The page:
You can grow this shrub as a tree, if you wish it will form a large oval shape and lower branches can be trimmed up or left on. Landscape companies often go overboard in trimming these shrubs, and the results aren't particularly pretty.

You can keep this shrub clipped without taking it down to the bare minimum of foliage especially if you've planned ahead for the size of a mature plant. Because it takes shaping so well, this plant will fit in a narrow-depth area and can even be trained as a topiary specimen.

Plant Specs: This is a moderate grower you can keep 5 to 7 feet or let it get larger - quite a bit, in fact, since the plant can grow as much as 40 feet tall. It's evergreen, salt-tolerant, and cold tolerant, so it does well in any area of South Florida.

Sun or shade is just fine, though in shade these plants will grow more slowly. However, the color will look deeper and richer in a shadier spot than in a sunny one. Tiny spring flowers are followed by purple berries (on female plants) and are edible for people and attractive to birds.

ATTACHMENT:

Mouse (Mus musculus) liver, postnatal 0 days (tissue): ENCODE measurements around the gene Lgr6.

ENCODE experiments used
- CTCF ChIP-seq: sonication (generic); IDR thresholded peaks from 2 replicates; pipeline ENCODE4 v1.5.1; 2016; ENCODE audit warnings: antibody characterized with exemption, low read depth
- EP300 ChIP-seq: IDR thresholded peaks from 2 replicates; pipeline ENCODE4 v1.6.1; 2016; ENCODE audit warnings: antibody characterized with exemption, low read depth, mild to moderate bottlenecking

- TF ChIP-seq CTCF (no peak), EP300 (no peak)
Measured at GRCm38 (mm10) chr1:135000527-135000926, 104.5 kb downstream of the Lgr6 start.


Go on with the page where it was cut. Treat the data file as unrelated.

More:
Plant Care: Add top soil or organic peat moss and composted cow manure to the hole when you plant. Trimming can be done frequently or not depending on the look you want. The plant can look somewhat sparse and spindly when young, so cut it back in spring, if you do nothing else.

Hand pruners (rather than an electric trimmer) do a better job to shape and yet leave enough foliage after a trim to keep the shrub's good looks intact. Though this plant is drought-tolerant once established, it's best to water on a regular basis with time between watering for the plant to dry out a bit. Fertilize 3 times a year in spring, summer, and autumn with a top quality granular fertilizer.

Plant Spacing: Place these shrubs 3 feet apart. Come away from the house 2-1/2 or 3 feet. Along a walk or driveway, come in 4 to 5 feet to allow for mature size. This plant will work in a large container.